Gender Bending Rebellion

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[Written by Charlotte Turner]

[Image Credits: Puramyun31 (accessed from creative commons). Edits by Florence Bridgman]

In 2016, a notable movement emerged within the LGBTQ+ community which sought to clarify the distinction between sex and gender, bringing to light the presence of non-binary and genderless people. If you were fortunate enough to have lived your life entirely in the Brighton Lanes, the war of sex vs. gender is perhaps unknown to you. For the majority of human existence there have been categories of clothing that fit exclusively into the restrictive slots of “male” and “female”. We have adhered to this model so rigidly that even after landing on the moon, eradicating smallpox and ‘Love Island’ managing to run for four seasons, seeing a man casually wearing a skirt seems to be something of the distant future. Though not all of us were born to be Elizabeth Smith Miller, in some of the places with the most restrictive laws against the LGBTQ+ community, the genderless clothing scene is blossoming.

If we take Russia as an example, there are cases of repression and violence against those who reject traditional views towards gender. Even in cities deemed as more progressive, these communities usually meet in private and the topic of sexuality and differing gender identity isn’t openly discussed. A law was passed in 2013 that criminalised “propaganda promoting non-traditional relationships to minors” [1], which has been used to persecute and silence LGBTQ+ people. Despite this, fashion designers like Olga Vasyukova are breaking out of the boundaries her society has placed on clothing. Her brands have been geared towards men but, feeling that rules should be left to the past, she ran one of last year’s genderless fashion shows. With architecturally bold shoulder pieces and a sense of new age rebellion [2], her determination through her work showcase the perfect trailblazing ideas to smash out of the confines and expectations of a society suffocated by its gender traditions.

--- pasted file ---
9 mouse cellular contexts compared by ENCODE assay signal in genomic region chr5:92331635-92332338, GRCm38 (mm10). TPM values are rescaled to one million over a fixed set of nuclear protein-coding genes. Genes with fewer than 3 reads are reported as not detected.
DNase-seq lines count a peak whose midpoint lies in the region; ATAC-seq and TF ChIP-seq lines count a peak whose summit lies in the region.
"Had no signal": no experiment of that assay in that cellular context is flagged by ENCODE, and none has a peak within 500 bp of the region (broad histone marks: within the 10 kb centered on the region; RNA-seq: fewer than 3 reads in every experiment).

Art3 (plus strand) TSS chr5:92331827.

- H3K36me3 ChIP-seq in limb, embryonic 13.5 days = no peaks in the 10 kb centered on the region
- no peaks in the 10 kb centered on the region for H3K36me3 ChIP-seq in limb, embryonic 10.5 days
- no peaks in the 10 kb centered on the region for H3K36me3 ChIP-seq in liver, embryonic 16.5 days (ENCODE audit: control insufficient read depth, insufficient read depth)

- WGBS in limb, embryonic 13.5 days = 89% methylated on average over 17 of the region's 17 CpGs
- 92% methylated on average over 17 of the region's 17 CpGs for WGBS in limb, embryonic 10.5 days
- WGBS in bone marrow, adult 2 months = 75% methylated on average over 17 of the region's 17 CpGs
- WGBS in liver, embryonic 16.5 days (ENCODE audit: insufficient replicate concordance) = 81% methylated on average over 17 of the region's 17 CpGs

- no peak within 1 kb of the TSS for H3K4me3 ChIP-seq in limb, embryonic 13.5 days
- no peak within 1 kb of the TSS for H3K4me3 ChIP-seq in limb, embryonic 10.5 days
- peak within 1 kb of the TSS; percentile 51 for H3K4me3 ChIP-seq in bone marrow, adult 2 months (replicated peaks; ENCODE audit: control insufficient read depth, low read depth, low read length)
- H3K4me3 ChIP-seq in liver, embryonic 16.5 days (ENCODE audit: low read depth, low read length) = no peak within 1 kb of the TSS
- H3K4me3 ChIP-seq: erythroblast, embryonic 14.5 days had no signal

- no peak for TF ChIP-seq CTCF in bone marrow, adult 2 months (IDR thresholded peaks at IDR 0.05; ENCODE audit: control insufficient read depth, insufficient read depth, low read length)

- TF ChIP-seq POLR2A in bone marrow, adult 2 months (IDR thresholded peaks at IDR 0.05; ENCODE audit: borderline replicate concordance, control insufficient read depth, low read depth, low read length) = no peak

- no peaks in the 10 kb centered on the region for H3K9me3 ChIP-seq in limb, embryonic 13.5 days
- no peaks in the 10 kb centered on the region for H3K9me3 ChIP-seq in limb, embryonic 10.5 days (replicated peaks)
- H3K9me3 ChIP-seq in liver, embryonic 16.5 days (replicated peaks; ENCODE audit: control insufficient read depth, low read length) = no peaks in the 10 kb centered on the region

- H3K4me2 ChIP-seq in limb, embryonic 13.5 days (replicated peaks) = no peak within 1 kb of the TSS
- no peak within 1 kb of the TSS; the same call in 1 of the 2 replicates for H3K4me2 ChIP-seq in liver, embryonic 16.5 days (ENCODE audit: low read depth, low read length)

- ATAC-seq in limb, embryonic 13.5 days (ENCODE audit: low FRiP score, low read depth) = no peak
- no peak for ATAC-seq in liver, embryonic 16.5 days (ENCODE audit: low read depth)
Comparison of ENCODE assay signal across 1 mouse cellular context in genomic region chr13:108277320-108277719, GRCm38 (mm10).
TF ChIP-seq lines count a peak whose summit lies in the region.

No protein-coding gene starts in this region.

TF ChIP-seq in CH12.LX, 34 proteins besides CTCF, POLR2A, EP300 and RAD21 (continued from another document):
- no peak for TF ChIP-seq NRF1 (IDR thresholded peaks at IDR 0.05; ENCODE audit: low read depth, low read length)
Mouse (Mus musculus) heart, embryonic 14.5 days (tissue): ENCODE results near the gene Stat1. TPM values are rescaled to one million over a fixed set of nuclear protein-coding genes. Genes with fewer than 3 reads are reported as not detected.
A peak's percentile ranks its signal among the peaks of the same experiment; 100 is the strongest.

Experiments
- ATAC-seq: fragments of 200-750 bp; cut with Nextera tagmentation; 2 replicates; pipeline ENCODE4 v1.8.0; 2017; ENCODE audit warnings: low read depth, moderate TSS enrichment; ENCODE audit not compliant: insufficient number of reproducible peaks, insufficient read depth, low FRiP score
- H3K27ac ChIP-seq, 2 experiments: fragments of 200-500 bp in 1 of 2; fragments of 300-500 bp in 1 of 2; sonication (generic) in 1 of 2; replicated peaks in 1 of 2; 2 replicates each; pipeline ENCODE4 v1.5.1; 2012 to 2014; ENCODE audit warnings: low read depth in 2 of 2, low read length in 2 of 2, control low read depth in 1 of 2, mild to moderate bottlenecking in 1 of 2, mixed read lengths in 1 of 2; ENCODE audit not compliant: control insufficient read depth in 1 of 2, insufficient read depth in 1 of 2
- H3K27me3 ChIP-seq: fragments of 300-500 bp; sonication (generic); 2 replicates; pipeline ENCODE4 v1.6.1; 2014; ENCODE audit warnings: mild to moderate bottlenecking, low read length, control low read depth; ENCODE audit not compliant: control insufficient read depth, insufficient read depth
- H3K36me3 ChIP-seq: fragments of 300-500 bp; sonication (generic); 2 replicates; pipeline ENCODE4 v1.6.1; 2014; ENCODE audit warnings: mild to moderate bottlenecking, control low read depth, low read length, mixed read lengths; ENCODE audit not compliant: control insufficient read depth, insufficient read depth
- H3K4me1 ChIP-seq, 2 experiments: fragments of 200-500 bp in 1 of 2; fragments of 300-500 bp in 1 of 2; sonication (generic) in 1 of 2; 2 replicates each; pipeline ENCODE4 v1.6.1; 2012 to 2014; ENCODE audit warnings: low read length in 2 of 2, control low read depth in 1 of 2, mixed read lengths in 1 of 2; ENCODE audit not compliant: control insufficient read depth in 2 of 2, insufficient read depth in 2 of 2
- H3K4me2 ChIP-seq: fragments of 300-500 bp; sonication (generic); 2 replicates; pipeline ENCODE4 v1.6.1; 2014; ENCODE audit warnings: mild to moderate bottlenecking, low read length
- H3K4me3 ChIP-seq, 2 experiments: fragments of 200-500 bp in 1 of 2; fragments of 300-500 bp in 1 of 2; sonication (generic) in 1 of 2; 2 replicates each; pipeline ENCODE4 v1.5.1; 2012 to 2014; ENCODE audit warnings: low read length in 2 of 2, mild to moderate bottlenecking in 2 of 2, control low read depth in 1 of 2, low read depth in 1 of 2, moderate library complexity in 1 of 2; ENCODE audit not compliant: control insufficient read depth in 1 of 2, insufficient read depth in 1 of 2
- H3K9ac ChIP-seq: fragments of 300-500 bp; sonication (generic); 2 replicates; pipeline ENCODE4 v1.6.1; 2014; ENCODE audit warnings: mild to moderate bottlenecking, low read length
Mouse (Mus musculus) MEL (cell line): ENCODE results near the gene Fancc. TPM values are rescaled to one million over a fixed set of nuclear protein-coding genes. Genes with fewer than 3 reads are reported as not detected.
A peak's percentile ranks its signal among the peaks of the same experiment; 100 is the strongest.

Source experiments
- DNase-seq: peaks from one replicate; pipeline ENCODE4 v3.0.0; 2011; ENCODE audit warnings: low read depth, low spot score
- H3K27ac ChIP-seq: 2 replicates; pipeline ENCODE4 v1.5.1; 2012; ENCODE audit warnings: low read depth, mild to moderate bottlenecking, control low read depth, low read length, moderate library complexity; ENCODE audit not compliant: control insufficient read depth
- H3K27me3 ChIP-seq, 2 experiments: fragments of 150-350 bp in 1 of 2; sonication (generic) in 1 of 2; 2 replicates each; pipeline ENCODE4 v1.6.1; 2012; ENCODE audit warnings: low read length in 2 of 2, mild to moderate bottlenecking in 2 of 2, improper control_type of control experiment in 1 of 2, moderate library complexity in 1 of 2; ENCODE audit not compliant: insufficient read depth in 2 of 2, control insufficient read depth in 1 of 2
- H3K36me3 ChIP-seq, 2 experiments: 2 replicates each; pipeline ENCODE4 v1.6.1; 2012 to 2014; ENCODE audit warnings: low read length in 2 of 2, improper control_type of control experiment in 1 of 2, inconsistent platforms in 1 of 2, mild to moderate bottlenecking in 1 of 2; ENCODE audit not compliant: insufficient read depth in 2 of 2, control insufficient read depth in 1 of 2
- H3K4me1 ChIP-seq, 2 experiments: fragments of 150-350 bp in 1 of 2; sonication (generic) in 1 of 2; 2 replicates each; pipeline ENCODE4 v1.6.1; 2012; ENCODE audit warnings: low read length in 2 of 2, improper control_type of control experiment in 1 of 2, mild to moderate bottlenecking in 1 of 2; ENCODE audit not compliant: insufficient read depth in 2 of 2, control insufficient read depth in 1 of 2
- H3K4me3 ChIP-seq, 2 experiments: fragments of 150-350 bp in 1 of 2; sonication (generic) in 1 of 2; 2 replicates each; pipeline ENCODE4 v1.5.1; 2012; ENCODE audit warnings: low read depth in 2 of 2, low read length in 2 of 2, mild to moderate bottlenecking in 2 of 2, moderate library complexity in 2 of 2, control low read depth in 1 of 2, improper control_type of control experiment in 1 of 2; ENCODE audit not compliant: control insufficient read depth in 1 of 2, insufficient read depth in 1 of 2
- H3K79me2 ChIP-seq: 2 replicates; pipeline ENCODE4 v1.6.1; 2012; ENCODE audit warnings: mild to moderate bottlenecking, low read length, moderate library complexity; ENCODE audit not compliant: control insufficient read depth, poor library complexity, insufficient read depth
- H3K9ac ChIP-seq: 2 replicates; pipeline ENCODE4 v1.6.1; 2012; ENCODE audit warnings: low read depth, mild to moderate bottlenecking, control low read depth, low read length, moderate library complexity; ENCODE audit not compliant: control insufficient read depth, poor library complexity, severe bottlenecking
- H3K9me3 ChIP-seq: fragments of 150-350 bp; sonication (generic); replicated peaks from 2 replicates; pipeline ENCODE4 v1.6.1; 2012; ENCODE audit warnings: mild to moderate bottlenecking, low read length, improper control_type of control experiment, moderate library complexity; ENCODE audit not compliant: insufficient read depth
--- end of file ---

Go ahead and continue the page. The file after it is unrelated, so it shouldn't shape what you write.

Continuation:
Anyone who follows fashion closely will be no stranger to Japan’s Harajuku district, but may be surprised to learn about the new trend known as ‘Jendaresu-Kei’ that is gaining popularity in the alleyways. Japan has a long history of same-sex relations and cross-dressing but currently does not legally allow same-sex marriage or adoption [3]. Men want to break out of the rigid roles they feel pigeon-holed into, many seeking to experiment and express themselves with the fashion women have such ready access to. Often dismissed as gay, they aren’t attempting to convey a certain sexual orientation insofar as they’re liberating themselves from gender normative conventions. In ditching the ironed suit and venturing into the world of the gothic and ‘lolita-esque’ followers of Harajuku street style, they refuse to conform to the idea that they are wearing ‘feminine’ clothing; they are, instead, wearing ‘genderless’ clothing.

When we walk down the street and come across another person, our eyes scan them over like heat-seeking missile trackers measuring the sharpness of their jawline, width of the shoulders, beard or no beard, and then finally categorise them into the groups we’ve been taught to place them in: male or female. Can the draping of fabric over our frames really remove our conceptions of entwined sex and gender, one or the other and nothing in between? The media often pokes fun at genderless people, for instance, Vinny Ohh becoming the target of jokes in 2017 whilst journalists used their wrong pronouns repeatedly [4]. And this being only one example. How can we establish non-binary communities when so many people will dismiss these movements as a current aesthetic that can only be achieved by shopping at the latest grungy indie stores?

Most importantly, will this outbreak of genderless fashion aid non-binary people in becoming part of the standard in society, or will it be used by individuals slavishly following the latest trends, to one day be condemned to the uncomfortable fate of our grandchildren saying: “You used to dress like that?”



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